- It will take 5-10 minutes to perform and you can go home the same day
- Botox injections are effective in 7 out of 10 people (70%)
- The effects typically last between 6 and 12 months and then need to be repeated
- In a small number of people, the botox injections may make it harder for your bladder to empty and so you may need to pass a catheter tube into your bladder in order to get it fully empty (self-catheterisation)
Sacral nerve stimulation (sacral neuromodulation):
- This procedure may be considered if your symptoms are still bothersome despite oral medications and you do not wish to undergo botox injections
- It involves inserting a small pacemaker-like device under the skin of your lower back to send electrical signals to the nerves that control your bladder
- The treatment involves two separate operations a few weeks apart. The first stage involves inserting a temporary test wire to the nerves that supply your bladder to see if the treatment will work well for you. The second stage involves inserting a permanent device under the skin of your lower back if you have found the test phase to be effective in treating your symptoms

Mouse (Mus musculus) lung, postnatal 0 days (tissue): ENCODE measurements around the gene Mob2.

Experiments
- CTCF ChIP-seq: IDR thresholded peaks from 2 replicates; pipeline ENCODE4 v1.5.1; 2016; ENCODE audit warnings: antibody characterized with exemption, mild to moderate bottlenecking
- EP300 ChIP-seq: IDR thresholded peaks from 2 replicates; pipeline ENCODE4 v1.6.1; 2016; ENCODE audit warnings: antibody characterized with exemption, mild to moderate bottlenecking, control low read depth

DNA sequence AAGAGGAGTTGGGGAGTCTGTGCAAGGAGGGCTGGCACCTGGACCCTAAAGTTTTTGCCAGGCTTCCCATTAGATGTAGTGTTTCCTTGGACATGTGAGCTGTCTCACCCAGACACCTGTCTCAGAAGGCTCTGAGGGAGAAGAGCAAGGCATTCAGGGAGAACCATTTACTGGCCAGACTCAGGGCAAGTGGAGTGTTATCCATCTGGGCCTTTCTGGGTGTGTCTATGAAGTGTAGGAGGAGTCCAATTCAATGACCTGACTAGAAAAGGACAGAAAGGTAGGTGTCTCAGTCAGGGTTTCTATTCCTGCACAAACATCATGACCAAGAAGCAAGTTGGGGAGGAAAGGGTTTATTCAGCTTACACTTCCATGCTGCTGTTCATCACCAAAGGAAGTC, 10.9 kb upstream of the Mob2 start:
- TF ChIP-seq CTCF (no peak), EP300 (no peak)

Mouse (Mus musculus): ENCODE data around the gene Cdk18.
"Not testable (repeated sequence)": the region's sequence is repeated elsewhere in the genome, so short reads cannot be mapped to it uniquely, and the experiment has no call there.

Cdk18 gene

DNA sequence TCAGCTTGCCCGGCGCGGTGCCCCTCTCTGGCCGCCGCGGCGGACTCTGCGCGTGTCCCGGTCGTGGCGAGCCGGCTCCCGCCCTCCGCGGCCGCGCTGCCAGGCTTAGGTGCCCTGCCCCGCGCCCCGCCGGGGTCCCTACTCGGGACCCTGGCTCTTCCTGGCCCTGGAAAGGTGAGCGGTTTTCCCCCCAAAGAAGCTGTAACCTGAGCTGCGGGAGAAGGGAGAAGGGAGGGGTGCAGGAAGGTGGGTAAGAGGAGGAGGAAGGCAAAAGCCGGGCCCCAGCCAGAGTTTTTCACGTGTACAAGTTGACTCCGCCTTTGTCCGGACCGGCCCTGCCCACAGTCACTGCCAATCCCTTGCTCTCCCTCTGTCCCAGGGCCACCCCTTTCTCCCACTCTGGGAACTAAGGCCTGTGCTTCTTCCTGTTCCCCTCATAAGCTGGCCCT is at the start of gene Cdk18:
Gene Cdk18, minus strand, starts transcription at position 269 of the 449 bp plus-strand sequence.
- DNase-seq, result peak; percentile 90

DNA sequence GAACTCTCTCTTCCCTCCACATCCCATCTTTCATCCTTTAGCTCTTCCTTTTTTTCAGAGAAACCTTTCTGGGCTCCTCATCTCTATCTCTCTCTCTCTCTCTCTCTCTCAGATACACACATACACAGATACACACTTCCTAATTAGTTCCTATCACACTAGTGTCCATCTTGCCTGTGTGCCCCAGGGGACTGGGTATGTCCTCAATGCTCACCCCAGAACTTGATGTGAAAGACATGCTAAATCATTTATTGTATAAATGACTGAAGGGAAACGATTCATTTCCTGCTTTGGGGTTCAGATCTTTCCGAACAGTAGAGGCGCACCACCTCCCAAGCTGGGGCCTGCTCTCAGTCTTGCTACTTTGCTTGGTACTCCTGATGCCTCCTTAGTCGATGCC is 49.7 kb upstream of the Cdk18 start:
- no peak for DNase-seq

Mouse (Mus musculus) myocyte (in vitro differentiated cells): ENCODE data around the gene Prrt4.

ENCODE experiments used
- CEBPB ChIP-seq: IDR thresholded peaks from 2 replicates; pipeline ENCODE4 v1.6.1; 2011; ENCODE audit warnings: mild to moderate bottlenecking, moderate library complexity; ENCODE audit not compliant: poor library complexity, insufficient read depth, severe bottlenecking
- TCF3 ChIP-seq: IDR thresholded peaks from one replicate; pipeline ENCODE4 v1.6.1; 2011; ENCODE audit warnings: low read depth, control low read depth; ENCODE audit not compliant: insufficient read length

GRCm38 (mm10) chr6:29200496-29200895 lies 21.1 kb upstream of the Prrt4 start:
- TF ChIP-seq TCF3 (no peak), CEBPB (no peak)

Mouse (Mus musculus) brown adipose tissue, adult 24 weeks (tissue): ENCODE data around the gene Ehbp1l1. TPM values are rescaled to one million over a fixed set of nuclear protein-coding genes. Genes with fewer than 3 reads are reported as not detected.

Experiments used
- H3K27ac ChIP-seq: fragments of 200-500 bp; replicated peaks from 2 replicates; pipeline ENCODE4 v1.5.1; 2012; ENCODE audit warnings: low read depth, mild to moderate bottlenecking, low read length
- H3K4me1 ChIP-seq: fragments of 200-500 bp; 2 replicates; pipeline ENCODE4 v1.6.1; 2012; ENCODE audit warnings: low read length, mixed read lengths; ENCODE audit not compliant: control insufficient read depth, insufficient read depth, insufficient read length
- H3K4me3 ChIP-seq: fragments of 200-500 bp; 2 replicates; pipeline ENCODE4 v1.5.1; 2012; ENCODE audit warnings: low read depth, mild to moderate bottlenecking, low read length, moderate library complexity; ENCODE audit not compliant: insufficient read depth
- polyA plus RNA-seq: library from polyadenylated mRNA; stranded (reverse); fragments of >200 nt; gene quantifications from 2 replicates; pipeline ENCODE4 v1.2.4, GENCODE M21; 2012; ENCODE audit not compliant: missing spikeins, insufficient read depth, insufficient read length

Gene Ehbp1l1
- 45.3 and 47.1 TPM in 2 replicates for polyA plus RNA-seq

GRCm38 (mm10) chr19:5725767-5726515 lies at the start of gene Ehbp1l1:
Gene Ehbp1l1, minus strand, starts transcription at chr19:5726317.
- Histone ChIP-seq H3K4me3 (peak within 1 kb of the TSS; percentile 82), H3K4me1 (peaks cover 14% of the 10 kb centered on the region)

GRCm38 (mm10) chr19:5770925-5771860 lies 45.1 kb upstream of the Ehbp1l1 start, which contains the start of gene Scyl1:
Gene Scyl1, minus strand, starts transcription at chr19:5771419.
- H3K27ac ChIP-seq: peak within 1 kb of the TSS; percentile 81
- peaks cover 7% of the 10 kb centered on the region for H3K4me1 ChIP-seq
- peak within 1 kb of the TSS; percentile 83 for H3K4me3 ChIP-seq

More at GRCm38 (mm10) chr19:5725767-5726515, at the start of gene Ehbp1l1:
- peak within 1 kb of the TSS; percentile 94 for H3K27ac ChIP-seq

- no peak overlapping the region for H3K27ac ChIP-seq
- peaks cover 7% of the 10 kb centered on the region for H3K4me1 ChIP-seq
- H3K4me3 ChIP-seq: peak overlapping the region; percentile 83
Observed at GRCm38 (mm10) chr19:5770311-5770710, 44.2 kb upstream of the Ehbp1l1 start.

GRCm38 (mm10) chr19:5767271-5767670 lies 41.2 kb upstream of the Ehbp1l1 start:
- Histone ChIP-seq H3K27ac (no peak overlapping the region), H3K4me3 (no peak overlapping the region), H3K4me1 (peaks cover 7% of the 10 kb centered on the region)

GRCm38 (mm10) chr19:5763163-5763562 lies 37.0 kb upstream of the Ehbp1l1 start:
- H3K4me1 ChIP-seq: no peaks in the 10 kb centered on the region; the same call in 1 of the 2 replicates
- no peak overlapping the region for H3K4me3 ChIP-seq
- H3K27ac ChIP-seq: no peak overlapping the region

- Sacral neuromodulation is effective in 7 out of 10 people (70%)
Percutaneous tibial nerve stimulation:
This is another way to stimulate the nerves controlling the bladder.
It is performed under local anaesthetic and involves stimulation of nerves in your ankle, which then stimulate the nerves controlling your bladder.
- If the above measures are not successful, then surgery is sometimes recommended to treat OAB syndrome
- Augmentation ‘clam’ cystoplasty involves increasing the size of your bladder using a small piece of your intestine (bowel). This is major surgery and we will discuss this in more detail with you at your consultation, if appropriate
How we can help you
Mr Malde is a leading specialist in the management of OAB in men and women, and offers a comprehensive service to investigate and treat this condition.
A detailed medical history will be followed by a physical examination of the external genitalia and nervous system. Further tests are aimed at ruling-out other causes for OAB symptoms and consist of blood tests to check for diabetes or kidney disease, urine tests to check for infection or blood, review of your bladder diary, a test of your urine flow and bladder emptying, and specialist urodynamic studies to evaluate the function of the bladder and urethra (and prostate in men). Further scans or direct inspection of the bladder with a flexible telescope (cystoscopy) will be carried out if required.
Mr Malde offers the full range of treatment options and procedures for this condition. This includes behavioural and fluid advice, bladder training and pelvic floor exercises, oral medications, bladder botox injections, sacral nerve stimulation (sacral neuromodulation) and augmentation (‘clam’) cystoplasty.
Specialist appointments can be booked at any of his private urology clinics across London.